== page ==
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Books with films in mind

7 January 2013

'I never write the books with films in mind. I always write them as books. I don't think one should write a book with a mind on a film version. I was a screenwriter before I was a novelist and I learn to write screenplays on the job. Working in television, you pay particular attention to story. You have to structure your stories properly. You have to work out what to include and what to leave out. You work out what the tension is in the story, where the climax comes and make sure it's never boring. And I did that for a long time before I sat down to write a novel. I'm full of admiration for those writers whose work is entirely unfilmic, whose work is about the quality of the prose.

For me, books and films and television have always existed alongside each other. And they've always fed into each other. I think it's not a conscious thing. If I feel anything about writing novels, it's that I wish I were better at writing pure descriptive prose. A lot of the novelists I love write beautiful, lyrical, wonderful prose and that's not something I ever set out to do. I think the two things do feed into each other, especially if they're comedic or romantic, it's hard to separate. As a novelist, Woody Allen is a great influence. As a screenwriter, Dickens and other 19th century writers are a big influence.'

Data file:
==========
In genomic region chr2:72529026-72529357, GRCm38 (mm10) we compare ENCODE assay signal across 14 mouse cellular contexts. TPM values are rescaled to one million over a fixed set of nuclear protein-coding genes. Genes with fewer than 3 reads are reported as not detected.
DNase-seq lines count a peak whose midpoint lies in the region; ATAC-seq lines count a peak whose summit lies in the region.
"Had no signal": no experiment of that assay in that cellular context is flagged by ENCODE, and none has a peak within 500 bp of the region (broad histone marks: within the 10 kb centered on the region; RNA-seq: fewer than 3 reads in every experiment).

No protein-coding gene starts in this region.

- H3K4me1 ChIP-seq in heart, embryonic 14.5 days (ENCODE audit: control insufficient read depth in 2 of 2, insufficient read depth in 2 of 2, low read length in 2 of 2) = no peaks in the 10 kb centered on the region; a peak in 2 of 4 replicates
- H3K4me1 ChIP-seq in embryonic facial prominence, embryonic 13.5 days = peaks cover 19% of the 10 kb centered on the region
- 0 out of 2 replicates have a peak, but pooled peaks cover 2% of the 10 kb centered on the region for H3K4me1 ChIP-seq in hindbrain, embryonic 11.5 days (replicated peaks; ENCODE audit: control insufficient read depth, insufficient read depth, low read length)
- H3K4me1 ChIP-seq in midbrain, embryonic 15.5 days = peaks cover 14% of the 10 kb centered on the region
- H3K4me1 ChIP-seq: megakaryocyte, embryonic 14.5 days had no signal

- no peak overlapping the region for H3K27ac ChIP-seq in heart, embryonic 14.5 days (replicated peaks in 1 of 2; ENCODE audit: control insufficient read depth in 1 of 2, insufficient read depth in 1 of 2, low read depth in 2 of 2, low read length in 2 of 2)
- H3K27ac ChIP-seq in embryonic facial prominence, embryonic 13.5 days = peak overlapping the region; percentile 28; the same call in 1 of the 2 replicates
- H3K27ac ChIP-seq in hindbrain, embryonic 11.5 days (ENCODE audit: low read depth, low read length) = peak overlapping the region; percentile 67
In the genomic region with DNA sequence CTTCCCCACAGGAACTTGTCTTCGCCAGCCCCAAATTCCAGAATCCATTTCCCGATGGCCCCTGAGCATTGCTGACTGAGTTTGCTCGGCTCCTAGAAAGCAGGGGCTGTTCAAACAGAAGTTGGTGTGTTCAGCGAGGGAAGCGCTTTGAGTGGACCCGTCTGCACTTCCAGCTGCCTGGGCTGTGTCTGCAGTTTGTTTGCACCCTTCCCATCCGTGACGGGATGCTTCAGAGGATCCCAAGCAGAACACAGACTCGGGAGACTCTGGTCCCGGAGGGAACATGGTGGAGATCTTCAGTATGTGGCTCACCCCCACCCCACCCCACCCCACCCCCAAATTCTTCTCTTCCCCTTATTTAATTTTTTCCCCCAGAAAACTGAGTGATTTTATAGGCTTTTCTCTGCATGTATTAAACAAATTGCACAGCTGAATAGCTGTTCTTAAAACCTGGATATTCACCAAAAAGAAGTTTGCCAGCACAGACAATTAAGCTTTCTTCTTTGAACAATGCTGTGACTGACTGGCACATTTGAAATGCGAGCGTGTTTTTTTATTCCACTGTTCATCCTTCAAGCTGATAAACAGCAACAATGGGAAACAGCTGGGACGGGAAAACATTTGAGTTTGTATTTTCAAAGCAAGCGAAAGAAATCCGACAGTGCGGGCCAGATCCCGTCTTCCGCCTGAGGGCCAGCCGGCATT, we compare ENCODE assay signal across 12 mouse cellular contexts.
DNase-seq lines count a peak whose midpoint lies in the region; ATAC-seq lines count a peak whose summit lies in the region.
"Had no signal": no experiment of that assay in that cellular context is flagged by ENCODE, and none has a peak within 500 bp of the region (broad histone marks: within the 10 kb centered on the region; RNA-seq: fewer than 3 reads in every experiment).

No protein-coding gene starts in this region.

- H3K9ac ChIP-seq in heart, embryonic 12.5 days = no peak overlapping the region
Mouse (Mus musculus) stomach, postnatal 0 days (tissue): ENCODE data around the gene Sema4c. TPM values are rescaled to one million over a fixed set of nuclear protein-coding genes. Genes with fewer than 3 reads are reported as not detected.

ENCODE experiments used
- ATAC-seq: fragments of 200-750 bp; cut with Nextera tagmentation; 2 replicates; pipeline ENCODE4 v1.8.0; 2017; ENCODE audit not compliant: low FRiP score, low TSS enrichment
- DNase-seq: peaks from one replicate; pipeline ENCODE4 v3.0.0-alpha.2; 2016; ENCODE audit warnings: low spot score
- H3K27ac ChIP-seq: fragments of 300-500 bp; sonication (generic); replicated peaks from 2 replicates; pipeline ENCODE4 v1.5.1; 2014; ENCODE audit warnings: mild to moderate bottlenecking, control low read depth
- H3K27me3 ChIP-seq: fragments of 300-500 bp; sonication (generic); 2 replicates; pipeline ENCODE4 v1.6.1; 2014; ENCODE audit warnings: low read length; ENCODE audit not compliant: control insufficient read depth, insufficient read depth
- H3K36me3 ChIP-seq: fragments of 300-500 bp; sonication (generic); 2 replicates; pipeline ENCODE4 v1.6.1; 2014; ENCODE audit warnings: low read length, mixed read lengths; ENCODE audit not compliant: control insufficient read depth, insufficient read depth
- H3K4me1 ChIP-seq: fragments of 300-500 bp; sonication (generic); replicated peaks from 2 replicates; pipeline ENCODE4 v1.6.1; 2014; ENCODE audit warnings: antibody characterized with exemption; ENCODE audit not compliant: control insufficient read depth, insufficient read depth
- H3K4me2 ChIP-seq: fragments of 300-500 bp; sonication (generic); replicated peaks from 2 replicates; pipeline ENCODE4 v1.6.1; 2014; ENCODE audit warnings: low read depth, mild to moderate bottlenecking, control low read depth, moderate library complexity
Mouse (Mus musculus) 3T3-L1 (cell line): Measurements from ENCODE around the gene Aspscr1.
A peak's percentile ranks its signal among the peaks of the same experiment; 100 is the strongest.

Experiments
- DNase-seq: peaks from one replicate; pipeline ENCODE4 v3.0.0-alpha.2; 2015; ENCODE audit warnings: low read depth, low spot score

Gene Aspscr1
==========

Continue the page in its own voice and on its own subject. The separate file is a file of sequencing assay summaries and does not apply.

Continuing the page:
David Nicholls, author of One Day and the screenplay of the new Great Expectations film on the Booktrust website